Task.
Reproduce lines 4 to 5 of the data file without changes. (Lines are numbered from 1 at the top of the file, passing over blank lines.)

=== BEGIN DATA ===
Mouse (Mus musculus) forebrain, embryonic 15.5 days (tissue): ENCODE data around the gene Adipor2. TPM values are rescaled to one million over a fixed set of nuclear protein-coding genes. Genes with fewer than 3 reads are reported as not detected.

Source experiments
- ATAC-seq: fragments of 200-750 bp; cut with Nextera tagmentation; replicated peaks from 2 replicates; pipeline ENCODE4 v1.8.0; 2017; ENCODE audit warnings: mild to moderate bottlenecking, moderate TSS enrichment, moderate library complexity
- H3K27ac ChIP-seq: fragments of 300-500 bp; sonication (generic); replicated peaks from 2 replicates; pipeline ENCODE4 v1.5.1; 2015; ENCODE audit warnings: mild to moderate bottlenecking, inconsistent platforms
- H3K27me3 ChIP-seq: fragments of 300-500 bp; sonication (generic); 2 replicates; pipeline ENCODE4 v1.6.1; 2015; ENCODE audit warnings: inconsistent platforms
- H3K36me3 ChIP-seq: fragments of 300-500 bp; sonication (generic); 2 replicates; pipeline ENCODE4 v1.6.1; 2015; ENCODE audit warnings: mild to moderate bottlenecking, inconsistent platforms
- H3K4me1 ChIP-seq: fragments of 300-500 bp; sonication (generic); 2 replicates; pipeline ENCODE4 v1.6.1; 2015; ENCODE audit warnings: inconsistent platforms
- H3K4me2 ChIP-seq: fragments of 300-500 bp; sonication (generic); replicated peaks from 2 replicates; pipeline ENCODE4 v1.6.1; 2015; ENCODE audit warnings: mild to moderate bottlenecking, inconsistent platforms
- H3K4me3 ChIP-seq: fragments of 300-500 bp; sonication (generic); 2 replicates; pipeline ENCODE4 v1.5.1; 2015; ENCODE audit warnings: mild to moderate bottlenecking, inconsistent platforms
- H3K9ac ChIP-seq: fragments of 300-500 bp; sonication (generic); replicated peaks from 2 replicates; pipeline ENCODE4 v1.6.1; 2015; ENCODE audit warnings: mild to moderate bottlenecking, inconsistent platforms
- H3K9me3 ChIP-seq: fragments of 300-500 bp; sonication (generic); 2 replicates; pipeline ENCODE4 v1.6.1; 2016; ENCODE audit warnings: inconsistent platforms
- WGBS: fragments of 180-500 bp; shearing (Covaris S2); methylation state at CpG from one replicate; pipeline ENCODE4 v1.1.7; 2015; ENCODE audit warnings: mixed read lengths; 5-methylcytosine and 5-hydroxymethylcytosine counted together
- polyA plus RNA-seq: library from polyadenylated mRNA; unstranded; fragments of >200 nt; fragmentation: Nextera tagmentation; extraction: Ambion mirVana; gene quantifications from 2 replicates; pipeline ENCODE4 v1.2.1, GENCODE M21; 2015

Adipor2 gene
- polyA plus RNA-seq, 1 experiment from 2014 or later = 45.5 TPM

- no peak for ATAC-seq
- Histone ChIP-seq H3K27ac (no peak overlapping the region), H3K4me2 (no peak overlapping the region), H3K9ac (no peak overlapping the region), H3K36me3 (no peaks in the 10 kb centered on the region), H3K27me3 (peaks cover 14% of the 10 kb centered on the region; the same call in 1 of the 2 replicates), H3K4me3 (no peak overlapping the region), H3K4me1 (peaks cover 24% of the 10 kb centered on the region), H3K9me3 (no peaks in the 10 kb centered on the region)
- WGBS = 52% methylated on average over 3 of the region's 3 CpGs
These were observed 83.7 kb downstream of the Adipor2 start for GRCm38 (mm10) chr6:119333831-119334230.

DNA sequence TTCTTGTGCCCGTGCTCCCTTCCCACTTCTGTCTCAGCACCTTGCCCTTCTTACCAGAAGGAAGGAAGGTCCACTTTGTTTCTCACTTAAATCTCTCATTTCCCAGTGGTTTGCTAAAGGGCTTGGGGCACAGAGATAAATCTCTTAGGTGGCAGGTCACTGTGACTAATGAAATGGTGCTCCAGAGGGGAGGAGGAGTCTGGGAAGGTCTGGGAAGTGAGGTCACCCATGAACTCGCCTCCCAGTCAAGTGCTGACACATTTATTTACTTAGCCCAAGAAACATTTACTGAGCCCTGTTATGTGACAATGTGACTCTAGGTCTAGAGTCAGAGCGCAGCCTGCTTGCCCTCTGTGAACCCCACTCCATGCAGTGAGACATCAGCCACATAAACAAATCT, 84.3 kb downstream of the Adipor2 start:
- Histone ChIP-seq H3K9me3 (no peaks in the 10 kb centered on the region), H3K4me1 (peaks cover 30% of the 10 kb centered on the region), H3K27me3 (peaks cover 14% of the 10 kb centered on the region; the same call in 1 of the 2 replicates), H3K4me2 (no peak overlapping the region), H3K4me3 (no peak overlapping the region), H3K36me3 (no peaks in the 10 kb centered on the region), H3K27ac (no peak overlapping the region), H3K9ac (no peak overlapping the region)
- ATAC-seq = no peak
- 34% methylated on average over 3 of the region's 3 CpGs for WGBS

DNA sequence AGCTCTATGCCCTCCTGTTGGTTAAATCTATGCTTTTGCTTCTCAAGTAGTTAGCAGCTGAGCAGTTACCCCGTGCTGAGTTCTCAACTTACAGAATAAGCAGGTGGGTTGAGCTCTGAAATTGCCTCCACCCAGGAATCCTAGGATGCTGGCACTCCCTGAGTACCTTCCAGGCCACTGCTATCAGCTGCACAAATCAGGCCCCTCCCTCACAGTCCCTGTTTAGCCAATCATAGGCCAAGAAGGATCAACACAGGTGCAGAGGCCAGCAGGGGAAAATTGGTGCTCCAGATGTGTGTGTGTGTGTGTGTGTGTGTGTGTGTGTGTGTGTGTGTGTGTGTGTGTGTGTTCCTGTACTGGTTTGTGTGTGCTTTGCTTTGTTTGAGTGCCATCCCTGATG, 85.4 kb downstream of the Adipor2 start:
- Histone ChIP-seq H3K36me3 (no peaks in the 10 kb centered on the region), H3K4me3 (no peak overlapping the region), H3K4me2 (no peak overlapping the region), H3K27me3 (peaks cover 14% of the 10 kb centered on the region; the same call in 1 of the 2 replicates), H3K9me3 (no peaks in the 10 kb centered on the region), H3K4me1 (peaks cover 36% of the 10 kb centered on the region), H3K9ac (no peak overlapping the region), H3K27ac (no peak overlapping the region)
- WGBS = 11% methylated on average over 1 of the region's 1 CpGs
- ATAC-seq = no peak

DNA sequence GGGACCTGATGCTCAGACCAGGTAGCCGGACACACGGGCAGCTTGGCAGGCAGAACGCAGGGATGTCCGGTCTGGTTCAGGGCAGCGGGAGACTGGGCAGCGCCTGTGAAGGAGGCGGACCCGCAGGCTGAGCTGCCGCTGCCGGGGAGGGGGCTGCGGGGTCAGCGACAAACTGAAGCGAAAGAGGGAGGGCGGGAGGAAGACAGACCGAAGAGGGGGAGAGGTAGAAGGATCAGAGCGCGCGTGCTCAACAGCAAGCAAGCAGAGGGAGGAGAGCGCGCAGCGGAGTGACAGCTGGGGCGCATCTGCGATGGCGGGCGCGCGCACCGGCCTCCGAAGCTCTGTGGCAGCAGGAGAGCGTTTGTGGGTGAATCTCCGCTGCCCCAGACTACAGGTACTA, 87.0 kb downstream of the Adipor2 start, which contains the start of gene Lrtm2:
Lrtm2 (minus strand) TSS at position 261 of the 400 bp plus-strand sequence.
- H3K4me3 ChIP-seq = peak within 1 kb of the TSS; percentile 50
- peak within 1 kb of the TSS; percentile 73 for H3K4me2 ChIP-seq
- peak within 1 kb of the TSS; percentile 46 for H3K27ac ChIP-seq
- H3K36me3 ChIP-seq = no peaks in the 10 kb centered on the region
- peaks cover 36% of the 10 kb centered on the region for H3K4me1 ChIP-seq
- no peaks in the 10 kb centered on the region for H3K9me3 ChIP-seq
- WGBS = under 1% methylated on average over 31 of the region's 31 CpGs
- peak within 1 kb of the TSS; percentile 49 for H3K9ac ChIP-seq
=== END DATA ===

- H3K27ac ChIP-seq: fragments of 300-500 bp; sonication (generic); replicated peaks from 2 replicates; pipeline ENCODE4 v1.5.1; 2015; ENCODE audit warnings: mild to moderate bottlenecking, inconsistent platforms
- H3K27me3 ChIP-seq: fragments of 300-500 bp; sonication (generic); 2 replicates; pipeline ENCODE4 v1.6.1; 2015; ENCODE audit warnings: inconsistent platforms